Learn how to make a space shooter for the Sega Mega Drive using SGDK! I highly recommend working through the Megapong Tutorial first, as that explains a lot of the basics of MD coding.

Megalaga 2 - Entities

Posted February 24, 2020

Alright, last time we created some scrolling space. But we’re not making a screen saver here! We’ll need entities to populate our game, entities to shoot with and entities to shoot at.

We could define all of those manually, which would look a little something like this:

int player_x;
int player_y;
int player_velx;
int player_vely;
int player_health;

int enemy1_x;
int enemy1_y;
int enemy1_velx;
int enemy1_vely;
int enemy1_health;

int enemy2_x;
int enemy2_y;
int enemy2_velx;
int enemy2_vely;
int enemy2_health;

int enemy3_x;
int enemy3_y;
int enemy3_velx;
int enemy3_vely;
int enemy3_health;

//And so on and so on...

That’s so long and dry that you probably scrolled past without reading all of it. And that’s understandable, obviously: We’re gonna have a lot of entities in our game, which would mean hours of typing, making typos, fixing typos and making new typos. But of course there is a better way!

In a modern programming language (well, even C++ is over 30 years old at this point but you know what I mean) we would use classes to instantiate objects, which would make things a lot easier than typing out all the variables for all entities. But C doesn’t have classes… so we’ll use the next best thing: structs. Structs group items of (potentially) different types into one big type. For example, we will create a struct of type Entity, which will contain our variables for the position, velocity, health etc. of our entities. This makes it a lot easier to handle everything. So let’s define it right now at the top of main.c!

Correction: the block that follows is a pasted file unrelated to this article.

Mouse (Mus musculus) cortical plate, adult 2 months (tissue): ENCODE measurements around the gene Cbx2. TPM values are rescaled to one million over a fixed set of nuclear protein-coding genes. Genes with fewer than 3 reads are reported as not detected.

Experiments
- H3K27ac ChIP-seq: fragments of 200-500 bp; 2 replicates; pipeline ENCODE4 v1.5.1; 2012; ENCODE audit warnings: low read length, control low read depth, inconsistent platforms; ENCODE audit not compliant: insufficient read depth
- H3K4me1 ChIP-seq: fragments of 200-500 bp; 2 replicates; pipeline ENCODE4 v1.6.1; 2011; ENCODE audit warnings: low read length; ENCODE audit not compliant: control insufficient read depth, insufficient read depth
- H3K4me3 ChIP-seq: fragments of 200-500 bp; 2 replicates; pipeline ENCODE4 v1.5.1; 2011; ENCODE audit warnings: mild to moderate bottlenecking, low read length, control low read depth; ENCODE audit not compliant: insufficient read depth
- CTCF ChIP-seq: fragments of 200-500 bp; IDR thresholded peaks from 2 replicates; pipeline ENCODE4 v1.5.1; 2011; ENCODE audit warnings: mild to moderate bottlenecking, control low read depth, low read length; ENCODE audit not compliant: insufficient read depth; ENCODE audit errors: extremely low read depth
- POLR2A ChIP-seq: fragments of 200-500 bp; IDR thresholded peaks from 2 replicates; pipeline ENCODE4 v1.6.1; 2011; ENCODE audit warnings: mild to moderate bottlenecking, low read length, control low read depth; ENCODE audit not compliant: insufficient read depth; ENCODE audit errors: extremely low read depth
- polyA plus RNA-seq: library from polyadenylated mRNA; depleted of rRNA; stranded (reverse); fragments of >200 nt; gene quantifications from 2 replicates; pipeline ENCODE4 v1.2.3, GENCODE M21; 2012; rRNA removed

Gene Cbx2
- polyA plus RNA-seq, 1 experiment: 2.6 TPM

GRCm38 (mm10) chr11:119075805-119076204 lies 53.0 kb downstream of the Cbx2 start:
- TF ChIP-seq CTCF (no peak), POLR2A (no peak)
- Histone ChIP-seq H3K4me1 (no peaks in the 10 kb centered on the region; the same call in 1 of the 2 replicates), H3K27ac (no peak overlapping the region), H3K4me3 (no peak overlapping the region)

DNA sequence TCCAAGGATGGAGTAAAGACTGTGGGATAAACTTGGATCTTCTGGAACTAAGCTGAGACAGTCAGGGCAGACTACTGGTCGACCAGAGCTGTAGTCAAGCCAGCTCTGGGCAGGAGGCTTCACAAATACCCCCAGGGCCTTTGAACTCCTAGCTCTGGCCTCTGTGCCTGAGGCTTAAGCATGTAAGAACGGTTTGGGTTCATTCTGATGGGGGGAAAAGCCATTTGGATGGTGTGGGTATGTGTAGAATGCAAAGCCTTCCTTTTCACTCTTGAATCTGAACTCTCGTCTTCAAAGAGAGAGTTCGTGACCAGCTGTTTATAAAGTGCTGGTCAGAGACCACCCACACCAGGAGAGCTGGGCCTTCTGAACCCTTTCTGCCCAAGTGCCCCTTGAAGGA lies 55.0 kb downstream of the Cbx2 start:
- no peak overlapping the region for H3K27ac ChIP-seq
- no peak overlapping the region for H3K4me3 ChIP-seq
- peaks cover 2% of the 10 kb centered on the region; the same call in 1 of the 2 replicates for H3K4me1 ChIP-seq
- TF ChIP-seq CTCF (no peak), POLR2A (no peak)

typedef struct {
	int x;
	int y;
	int w;
	int h;
	int velx;
	int vely;
	int health;
	Sprite* sprite;
	char name[6];
} Entity;

This defines a struct of type Entity. Each variable of type Entity that we create will contain its own variables for its position, velocity and health. We’re also storing the width and height of a sprite (w and h respectively) as well as the actual sprite that will be drawn on screen. Finally, we’ll also be storing a name for each entity, which we won’t actually use but which is useful for debug purposes.

Now let’s use this struct to construct a player entity. After the above definition, add this line:

Entity player = {0, 0, 16, 16, 0, 0, 0, "PLAYER"};

As you can see, we’re creating a new variable called player of type Entity. And we initialize it immediately using the bracket notation. You can type whatever you want for the name (as long as it is six characters long).

Now we need to put the player on screen, but for that we’ll need an actual sprite to draw. And for that, we’ll need an image to import.

Importing the Graphic

Download the image using the link below:

Download player image

If you unzip the file and take a look, you’ll note that the image contains multiple sprites across two rows. That’s because this is a fancy animated sprite! Create a new folder in res called sprites, then put the image in there. Open up your resources.res file and import the image by adding this line:

SPRITE  ship    "sprites/imgship.bmp" 2 2 FAST 6